The surveys listed below are the GTO surveys that will be carried out by the 4MOST consortium. However, ample time will be available to public surveys accessible through ESO proposals.
Milky Way Halo (LR)
Survey PIs: Amina Helmi (Groningen), Mike Irwin (IoA)
The Milky Way is thought to be embedded in an elongated dark matter halo, and surrounded by thousands of dark clumps. The only way to detect these is using thin stellar streams such as that shown in red. The black circles are clumps “colliding” now with the stream and leading to its fragmented appearance. Gaia will detect hundreds of such streams, and the characterization of how their stars move with 4MOST will allow us to pin-down the nature of the mysterious dark matter.
Milky Way Halo (HR)
Survey PIs: Norbert Christlieb (LSW)
The Galactic halo contains some of the oldest and most metal-poor stars known in our Galaxy. These stars conserve, to a large extend, the chemical composition and kinematics of the gas cloud from which they have formed.
With the 4MOST high-resolution spectrograph, we want to acquire spectra of at least 100,000 such stars, and determine their chemical abundance patterns, using stellar atmosphere models. These chemical “fingerprints”
will help us in disentangling the contributions of various nucleosynthesis processes that were occurring in the first generation(s) of stars, which chemically enriched the Universe shortly after the Big Bang, as is illustrated in the figure below.
In addition, complementary astrometry to be collected with the Gaia satellite http://www.cosmos.esa.int/web/gaia will allow us to determine the orbits of the metal-poor stars, and identify the remnants of smaller galaxies that were attracted by the large gravitational force of our galaxy, and eventually merged with it. These observations can then be compared with numerical simulations of spiral galaxy formation, to check how realistic these are, and whether any
physics is missing in these simulations.
Survey PIs: Cristina Chiappini (AIP), Ivan Minchev (AIP), Else Starkenburg (AIP)
The mechanisms of the formation and evolution of the Milky Way are encoded in the location, kinematics, and chemistry of its stars. Moreover, the Milky Way serves as a template for understanding other galaxies, and hence galaxy formation in general. With the 4MOST low-resolution mode we aim at studying the kinematical and chemical substructures in the Milky Way disks and bulge out to larger distances and greater precision than conceivable with the Gaia mission alone, or with any other ongoing or planned survey. The main goals of this survey are as follows: (i) To understand the current Milky Way disk structure and dynamics (bar, spiral arms, stellar radial migration); (ii) To study the chemo-dynamics of the disk, which, when combined with (i) above will allow us to recover the disk evolutionary history; and (iii) To constrain the formation of the Milky Way bulge using both chemical and dynamical information. To accomplish the above goals and to cover the entire visible disk from the South, we have designed several stellar subsamples consisting of dwarf or giant stars, depending on the distances from the Sun.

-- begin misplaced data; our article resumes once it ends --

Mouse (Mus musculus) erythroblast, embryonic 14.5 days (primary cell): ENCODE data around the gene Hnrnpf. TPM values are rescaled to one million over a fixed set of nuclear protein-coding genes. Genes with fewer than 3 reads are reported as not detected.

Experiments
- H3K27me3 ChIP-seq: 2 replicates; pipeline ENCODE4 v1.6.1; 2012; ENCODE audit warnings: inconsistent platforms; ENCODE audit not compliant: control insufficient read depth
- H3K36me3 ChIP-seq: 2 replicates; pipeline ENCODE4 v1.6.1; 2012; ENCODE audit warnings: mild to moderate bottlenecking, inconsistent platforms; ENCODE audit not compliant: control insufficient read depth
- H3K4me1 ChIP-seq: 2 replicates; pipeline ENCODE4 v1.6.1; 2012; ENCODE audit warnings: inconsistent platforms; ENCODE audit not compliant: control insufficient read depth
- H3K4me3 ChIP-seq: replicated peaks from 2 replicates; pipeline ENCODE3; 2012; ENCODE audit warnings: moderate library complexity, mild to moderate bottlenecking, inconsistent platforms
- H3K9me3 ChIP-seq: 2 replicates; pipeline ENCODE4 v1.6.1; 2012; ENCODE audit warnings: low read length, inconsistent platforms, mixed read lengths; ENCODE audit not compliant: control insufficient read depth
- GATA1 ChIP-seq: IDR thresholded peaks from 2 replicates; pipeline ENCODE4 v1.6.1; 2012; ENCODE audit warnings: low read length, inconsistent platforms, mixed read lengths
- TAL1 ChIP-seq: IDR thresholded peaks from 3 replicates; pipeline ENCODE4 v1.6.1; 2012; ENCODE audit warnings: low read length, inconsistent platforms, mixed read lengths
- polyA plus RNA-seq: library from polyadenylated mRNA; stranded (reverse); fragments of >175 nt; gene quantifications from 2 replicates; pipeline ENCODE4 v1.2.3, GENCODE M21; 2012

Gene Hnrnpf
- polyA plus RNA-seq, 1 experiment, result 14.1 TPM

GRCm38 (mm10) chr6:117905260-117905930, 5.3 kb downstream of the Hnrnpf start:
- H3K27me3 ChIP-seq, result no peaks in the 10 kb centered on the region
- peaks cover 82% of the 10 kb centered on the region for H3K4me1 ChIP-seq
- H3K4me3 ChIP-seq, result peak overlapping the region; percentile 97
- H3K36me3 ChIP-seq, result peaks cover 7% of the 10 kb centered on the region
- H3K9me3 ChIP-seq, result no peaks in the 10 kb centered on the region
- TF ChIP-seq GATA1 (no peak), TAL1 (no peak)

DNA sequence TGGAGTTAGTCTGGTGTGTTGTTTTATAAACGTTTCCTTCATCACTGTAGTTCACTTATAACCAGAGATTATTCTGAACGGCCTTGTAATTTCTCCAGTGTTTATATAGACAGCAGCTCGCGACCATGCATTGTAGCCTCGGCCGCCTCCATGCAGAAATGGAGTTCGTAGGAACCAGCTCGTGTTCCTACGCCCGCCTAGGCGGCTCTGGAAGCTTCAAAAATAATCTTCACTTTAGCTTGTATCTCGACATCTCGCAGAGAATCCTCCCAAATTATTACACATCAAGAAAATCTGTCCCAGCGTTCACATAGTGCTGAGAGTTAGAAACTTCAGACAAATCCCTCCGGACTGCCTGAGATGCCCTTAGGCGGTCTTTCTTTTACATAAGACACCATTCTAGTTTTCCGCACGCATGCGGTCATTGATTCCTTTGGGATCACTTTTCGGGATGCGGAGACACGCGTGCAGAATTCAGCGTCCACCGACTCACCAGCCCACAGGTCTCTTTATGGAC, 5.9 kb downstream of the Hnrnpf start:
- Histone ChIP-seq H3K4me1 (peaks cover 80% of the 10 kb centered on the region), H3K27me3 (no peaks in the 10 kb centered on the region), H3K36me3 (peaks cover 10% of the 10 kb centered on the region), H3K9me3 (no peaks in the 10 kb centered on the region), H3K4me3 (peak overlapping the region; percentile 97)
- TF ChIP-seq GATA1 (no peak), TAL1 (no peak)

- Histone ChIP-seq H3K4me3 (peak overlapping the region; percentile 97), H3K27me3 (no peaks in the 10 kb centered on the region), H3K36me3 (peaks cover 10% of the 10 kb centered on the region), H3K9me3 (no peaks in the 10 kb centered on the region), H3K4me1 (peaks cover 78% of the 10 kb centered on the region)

Milky Way Bulge/Disk (HR)
Survey PIs: Thomas Bensby (Lund Observatory), Maria Bergemann (MPIA)
The 4MOST DRS4 is the largest high-resolution spectroscopic survey of stars in the Milky Way disk
and bulge to date. The survey will complement astrometric information from Gaia with high-precision chemical abundances for 2 million stars. We will provide abundances of all chemical elements, which are critical for testing nucleosynthesis at different epochs of galaxy formation: Li, CNO, p-process, Fe-peak elements such as Cr, Mn, Fe, Ni produced in supernovae, light and heavy neutron-capture such as Sr, Ba, Eu. These extensive chemical abundance maps will trace the time evolution of abundance gradients in the disk, putting new stringent constraints on models of stellar evolution and Galaxy formation.
Our goal is to provide metallicity-unbiased and volume-limited samples of stars throughout the disk at all galactocentric radii, and, in particular, a comprehensive description of the inner Galactic disk. This will be possible by drawing on the positions, distances, and stellar pre-classification from the Gaia space mission.
Extra Galactic Surveys
AGN & QSO
Survey PIs: Andrea Merloni (MPE)